April 9, 2007, - 1:14 pm
By Debbie Schlussel
An extensive story in the Sunday Washington Post, “White House Looks Past Alarms on Kerik,” about Presidential Candidate Rudy Giuliani and once-Homeland Security chief nominee, Bernard Kerik, raises questions about Julie L. Myers, Assistant Secretary of Homeland Security for Immigration and Customs Enforcement (ICE) a/k/a “The ICE Princess”.
It appears that The ICE Princess may have leaked confidential information to The Washington Post about her involvement in the nomination vetting process for Kerik’s nomination by President Bush to head Homeland Security. The information leaked appears to be designed to hurt Giuliani’s Presidential bid (apparently Myers is supporting someone else for President–someone who will more likely keep her and her husband, John Wood, in the taxpayer-paid luxury welfare to which they’ve become accustomed). And Myers’ involvement in the Kerik process raises serious conflict-of-interest questions. And serious questions about why she is being portrayed as the ethical, tough heroine versus her boss, the President of the United States.
Here’s the applicable part from the Washington Post:
The White House had the perfect person to question Kerik about his relationship with [federal indictee Lawrence] Ray: Julie Myers, who arrived in the White House personnel office in November 2004 and had worked in the same U.S. attorney’s office in Brooklyn that prosecuted Ray. She flagged the relationship and other concerns about Kerik for her White House colleagues, sources said. She aggressively questioned Kerik about Ray and other affiliations. He bristled at her tone, sources said.
In an interview last week, Ray said he had told the FBI and U.S. attorney’s office as early as 1999, as he tried to stave off indictment, that he had incriminating information about Kerik. After his guilty plea in 2001, Ray said, he told the FBI that Kerik had agreed to help Interstate Industrial and its owners, the DiTomasso family, try to win city business despite their alleged ties with organized crime. At the time, Kerik solicited and received gifts from company sources, including $165,000 in renovations for his apartment.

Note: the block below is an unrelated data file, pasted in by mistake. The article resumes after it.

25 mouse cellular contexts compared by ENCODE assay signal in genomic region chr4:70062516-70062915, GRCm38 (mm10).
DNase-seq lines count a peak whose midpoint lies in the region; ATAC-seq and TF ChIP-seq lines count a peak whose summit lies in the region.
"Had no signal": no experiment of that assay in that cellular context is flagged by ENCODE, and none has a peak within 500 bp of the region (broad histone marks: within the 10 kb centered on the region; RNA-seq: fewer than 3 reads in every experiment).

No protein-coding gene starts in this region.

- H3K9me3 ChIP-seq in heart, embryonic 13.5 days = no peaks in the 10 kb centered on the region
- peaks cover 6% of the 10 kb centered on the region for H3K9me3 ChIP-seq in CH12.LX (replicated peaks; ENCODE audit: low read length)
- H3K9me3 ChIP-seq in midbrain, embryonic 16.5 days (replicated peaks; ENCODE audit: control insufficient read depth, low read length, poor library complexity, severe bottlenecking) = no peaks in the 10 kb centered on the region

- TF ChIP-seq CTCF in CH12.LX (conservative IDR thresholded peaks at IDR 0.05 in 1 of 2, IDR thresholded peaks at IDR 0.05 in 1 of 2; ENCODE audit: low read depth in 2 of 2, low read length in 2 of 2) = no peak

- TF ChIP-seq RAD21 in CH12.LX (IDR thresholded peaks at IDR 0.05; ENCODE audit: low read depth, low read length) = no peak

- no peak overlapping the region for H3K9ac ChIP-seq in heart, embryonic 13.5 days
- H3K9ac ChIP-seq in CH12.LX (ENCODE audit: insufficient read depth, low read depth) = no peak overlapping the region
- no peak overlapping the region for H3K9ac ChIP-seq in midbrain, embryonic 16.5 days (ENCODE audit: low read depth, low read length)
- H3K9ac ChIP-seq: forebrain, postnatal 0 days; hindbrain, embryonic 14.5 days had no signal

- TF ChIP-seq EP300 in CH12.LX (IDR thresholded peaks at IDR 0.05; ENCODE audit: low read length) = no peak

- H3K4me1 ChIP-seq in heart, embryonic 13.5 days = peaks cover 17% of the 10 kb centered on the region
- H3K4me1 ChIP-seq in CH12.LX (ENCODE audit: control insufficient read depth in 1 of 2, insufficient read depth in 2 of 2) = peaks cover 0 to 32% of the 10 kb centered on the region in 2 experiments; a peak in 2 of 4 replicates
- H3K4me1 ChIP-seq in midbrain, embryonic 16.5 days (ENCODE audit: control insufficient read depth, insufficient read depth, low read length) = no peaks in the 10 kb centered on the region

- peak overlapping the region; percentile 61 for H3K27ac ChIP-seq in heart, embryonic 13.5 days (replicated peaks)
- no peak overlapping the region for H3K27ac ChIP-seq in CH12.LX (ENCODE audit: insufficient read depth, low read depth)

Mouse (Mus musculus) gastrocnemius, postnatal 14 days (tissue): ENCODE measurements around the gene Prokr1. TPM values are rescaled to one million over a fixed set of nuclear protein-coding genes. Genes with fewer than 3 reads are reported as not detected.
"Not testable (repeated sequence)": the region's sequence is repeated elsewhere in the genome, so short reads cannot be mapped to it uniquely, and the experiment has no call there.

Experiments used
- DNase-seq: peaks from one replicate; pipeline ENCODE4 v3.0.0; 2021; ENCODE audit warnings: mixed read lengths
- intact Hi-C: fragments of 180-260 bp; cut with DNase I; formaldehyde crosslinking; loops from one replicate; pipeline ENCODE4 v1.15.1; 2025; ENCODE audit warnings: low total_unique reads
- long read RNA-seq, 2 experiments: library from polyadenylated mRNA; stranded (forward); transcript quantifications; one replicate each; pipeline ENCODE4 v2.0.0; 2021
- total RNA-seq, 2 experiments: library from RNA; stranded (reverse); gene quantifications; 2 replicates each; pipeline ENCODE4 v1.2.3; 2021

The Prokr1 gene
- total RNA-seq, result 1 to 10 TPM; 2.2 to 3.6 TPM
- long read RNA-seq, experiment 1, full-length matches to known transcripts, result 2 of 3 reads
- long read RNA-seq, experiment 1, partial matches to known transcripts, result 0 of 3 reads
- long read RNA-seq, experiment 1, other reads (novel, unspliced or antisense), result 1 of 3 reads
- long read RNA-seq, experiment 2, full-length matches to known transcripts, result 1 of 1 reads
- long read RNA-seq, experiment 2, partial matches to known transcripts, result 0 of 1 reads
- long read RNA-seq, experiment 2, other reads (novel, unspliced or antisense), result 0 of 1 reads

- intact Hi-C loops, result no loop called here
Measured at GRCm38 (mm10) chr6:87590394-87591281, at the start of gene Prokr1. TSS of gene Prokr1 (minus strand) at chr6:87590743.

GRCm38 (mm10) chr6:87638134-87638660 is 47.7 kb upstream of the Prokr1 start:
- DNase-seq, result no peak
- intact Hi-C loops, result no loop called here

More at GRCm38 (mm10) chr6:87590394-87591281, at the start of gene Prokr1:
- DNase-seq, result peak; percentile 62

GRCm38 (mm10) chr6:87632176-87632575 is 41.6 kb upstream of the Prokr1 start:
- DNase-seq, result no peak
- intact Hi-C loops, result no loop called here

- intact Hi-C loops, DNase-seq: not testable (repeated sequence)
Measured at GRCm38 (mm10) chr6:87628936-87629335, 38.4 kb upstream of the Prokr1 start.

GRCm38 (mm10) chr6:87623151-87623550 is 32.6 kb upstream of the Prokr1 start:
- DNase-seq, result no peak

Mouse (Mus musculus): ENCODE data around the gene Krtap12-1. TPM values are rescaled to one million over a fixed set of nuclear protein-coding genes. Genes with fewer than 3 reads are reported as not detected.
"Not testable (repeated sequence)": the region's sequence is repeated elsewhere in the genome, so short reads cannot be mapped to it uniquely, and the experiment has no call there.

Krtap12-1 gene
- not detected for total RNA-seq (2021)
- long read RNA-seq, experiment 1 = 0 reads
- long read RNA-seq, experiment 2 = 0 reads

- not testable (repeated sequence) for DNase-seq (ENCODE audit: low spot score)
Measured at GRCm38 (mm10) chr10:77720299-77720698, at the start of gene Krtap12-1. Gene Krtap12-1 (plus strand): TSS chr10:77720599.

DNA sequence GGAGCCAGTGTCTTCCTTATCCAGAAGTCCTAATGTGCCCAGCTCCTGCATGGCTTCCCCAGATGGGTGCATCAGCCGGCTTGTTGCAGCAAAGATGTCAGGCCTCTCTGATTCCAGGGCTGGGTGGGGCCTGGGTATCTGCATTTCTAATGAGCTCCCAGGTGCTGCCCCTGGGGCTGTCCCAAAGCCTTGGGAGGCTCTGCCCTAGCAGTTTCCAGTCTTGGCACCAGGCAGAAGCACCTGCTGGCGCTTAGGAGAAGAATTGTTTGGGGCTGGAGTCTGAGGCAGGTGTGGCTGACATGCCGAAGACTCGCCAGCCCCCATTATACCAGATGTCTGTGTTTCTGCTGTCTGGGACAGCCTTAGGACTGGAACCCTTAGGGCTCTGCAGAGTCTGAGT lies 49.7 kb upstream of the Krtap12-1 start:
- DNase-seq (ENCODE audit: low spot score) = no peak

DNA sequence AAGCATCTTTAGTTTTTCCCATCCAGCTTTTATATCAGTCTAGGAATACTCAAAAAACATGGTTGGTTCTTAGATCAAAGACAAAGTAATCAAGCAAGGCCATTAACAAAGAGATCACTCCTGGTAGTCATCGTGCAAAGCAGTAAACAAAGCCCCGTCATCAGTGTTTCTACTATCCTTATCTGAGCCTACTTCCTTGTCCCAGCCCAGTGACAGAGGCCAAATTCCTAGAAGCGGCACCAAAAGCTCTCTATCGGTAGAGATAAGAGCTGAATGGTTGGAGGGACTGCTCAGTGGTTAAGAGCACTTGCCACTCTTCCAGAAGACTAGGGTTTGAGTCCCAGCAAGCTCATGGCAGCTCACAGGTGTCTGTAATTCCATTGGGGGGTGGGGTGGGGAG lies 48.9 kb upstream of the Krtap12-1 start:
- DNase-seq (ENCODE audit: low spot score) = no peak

“They knew 100 percent of it,” Ray said. “There was no way they didn’t. I was driving the ball on that.”
Kerik told the White House that the allegations were untrue, sources said. “He was told many times, ‘Be honest,’ ” said one person familiar with the process. Myers, presidential personnel director Dina Powell [DS: An Egyptian woman from Texas and one of Bush's pandering "voices" to the Muslim world] and others raised concerns in the West Wing, according to the sources. They were “very, very adamant about how serious the vetting needed to be,” one source said.
But it appears that the source for this pro-Myers/Myers-did-her-job-strongly-despite-the-Bush-White-House part of the Washington Post story may be Myers, herself. Sources believe Myers told the Post this information that could have only come from her. Only Myers was in on all of her interviews with and work on Kerik, and only Myers has access to her notes and memories on the Kerik vetting process and knowledge of the “flags” she allegedly raised. Only Julie Myers, herself–or through an intermediary acting as her go-between with the Post–could have been the source of this Washington Post story.